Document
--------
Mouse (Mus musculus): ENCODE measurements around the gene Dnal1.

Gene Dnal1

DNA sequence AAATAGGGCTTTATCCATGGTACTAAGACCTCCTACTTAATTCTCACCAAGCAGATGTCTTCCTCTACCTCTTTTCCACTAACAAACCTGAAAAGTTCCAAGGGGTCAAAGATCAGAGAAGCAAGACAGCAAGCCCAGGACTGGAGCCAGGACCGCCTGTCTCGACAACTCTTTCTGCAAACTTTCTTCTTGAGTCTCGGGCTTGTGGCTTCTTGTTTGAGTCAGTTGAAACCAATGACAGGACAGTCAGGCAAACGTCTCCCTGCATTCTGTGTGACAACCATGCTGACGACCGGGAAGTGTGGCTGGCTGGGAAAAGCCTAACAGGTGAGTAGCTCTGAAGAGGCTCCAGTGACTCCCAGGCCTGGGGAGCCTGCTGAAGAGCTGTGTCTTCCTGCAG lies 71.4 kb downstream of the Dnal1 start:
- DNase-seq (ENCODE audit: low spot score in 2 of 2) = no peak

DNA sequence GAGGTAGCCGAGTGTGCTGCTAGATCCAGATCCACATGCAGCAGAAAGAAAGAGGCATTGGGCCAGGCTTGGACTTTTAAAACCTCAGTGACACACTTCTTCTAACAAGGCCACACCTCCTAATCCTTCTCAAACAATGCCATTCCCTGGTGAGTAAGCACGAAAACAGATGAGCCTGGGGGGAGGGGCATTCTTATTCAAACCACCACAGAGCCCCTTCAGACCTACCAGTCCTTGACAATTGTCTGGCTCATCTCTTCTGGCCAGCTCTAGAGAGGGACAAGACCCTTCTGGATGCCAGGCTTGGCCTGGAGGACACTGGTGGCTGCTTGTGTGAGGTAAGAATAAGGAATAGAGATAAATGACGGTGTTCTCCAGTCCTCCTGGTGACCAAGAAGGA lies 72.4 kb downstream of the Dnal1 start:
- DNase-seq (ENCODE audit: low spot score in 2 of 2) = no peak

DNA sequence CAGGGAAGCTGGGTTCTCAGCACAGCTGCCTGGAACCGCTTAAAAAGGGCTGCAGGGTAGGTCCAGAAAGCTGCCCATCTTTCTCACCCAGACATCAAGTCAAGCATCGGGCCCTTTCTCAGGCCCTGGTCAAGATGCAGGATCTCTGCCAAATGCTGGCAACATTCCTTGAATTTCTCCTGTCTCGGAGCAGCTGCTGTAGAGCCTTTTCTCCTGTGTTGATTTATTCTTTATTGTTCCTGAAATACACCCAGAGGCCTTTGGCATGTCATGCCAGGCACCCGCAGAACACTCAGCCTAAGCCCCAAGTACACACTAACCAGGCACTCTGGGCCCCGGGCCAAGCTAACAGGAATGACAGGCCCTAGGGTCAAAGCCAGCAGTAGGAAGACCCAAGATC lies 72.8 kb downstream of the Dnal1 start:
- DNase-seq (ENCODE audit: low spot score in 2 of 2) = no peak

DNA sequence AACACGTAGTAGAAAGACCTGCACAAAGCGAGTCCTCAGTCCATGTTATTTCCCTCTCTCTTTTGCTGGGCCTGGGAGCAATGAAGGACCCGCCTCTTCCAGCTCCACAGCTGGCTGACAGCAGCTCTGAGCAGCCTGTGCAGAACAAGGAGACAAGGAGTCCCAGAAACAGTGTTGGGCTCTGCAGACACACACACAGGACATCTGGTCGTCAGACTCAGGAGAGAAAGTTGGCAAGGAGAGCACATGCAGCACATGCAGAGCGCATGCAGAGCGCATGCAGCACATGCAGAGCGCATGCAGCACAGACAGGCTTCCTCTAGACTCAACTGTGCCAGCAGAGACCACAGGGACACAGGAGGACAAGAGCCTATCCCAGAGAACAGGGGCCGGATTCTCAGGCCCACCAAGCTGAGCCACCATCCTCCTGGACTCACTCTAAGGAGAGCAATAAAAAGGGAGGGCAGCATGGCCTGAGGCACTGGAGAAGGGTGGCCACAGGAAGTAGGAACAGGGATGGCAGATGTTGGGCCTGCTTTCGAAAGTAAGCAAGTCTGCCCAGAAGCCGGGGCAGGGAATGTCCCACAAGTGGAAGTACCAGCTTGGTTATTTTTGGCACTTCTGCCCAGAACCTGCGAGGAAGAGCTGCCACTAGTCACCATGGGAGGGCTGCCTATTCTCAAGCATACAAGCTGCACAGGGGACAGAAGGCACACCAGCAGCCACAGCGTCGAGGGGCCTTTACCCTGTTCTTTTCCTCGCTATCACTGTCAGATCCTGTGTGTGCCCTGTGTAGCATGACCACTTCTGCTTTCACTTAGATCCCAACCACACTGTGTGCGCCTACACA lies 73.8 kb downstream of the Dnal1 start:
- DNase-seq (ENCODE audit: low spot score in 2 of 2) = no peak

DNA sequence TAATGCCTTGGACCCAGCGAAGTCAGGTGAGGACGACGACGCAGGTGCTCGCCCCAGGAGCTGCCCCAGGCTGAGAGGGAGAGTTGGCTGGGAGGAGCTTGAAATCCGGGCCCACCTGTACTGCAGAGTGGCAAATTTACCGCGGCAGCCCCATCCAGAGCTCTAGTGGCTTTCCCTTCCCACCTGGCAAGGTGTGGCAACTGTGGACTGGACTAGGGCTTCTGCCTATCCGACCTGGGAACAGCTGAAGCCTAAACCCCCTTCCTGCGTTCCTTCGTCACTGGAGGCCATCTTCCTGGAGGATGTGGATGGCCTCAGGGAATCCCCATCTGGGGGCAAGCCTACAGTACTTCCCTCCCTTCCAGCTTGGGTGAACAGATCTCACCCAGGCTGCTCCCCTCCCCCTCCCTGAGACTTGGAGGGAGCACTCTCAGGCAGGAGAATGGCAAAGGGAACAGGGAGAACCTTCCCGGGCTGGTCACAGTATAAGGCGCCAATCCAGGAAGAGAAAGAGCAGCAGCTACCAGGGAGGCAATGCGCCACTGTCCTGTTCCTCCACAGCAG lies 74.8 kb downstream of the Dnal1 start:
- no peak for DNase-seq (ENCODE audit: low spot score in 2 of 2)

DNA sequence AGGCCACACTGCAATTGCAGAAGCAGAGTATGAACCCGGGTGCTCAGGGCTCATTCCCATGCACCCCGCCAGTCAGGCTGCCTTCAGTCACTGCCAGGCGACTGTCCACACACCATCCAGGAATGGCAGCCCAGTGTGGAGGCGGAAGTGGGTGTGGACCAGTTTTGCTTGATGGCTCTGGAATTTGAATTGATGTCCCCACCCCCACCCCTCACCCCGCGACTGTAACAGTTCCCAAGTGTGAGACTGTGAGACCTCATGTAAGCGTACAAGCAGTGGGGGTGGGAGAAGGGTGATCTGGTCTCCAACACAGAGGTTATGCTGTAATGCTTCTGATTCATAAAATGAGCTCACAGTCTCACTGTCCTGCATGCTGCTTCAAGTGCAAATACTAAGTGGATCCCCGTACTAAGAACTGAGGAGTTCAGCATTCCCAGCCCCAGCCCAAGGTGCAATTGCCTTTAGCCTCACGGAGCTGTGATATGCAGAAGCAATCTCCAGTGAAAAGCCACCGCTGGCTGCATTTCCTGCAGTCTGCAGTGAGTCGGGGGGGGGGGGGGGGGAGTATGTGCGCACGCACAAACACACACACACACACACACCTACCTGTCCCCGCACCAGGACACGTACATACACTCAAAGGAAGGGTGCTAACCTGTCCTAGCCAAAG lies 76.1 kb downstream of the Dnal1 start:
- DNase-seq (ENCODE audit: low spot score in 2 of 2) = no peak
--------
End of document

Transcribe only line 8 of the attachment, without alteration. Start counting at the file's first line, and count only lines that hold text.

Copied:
- DNase-seq (ENCODE audit: low spot score in 2 of 2) = no peak